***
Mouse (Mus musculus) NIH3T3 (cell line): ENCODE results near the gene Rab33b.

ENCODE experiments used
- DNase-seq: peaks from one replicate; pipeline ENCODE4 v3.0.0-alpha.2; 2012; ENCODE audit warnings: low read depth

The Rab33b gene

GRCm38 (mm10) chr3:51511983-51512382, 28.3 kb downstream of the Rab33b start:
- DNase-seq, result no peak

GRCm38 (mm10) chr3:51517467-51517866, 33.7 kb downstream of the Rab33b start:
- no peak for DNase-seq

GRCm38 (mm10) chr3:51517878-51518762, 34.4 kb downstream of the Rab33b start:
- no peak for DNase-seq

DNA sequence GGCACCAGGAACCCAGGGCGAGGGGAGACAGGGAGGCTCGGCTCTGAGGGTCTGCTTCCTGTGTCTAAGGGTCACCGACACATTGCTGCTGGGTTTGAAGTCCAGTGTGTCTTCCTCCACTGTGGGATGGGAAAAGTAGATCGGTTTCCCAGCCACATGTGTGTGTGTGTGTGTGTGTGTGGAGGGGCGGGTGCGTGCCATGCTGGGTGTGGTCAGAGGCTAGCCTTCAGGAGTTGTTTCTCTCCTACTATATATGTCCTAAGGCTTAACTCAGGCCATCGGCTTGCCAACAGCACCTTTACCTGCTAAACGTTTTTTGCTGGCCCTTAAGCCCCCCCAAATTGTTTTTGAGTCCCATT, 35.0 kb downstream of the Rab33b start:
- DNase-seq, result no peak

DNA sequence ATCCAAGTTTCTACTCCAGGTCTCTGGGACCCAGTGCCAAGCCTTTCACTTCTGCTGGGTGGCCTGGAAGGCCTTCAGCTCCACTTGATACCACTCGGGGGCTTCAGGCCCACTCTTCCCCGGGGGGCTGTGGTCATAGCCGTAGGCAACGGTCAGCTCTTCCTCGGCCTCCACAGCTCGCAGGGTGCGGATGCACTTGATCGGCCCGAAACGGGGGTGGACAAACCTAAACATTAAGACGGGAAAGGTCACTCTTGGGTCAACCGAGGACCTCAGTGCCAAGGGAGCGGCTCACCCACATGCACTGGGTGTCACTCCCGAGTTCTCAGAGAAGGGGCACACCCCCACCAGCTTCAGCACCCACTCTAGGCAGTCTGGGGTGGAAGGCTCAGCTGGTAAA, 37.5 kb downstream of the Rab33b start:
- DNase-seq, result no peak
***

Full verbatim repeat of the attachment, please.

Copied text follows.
Mouse (Mus musculus) NIH3T3 (cell line): ENCODE results near the gene Rab33b.

ENCODE experiments used
- DNase-seq: peaks from one replicate; pipeline ENCODE4 v3.0.0-alpha.2; 2012; ENCODE audit warnings: low read depth

The Rab33b gene

GRCm38 (mm10) chr3:51511983-51512382, 28.3 kb downstream of the Rab33b start:
- DNase-seq, result no peak

GRCm38 (mm10) chr3:51517467-51517866, 33.7 kb downstream of the Rab33b start:
- no peak for DNase-seq

GRCm38 (mm10) chr3:51517878-51518762, 34.4 kb downstream of the Rab33b start:
- no peak for DNase-seq

DNA sequence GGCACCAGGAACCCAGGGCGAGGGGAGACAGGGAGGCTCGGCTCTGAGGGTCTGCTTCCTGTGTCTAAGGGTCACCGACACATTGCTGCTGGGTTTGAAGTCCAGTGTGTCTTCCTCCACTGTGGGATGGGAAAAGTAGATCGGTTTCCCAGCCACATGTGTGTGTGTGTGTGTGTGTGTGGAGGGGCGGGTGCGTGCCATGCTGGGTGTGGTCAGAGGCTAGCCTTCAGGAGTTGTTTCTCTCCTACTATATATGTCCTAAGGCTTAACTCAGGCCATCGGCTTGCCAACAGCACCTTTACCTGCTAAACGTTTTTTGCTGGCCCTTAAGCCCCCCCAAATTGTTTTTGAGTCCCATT, 35.0 kb downstream of the Rab33b start:
- DNase-seq, result no peak

DNA sequence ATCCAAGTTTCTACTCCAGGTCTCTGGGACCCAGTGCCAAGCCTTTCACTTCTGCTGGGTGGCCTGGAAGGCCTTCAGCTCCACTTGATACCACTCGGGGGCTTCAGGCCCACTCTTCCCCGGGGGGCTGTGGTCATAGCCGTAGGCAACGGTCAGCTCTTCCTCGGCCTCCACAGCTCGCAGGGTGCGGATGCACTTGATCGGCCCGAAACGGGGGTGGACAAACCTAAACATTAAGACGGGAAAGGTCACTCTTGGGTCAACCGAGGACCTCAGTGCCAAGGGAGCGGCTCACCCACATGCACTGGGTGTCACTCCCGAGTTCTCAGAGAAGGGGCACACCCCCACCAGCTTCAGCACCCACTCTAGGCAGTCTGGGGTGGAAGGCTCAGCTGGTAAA, 37.5 kb downstream of the Rab33b start:
- DNase-seq, result no peak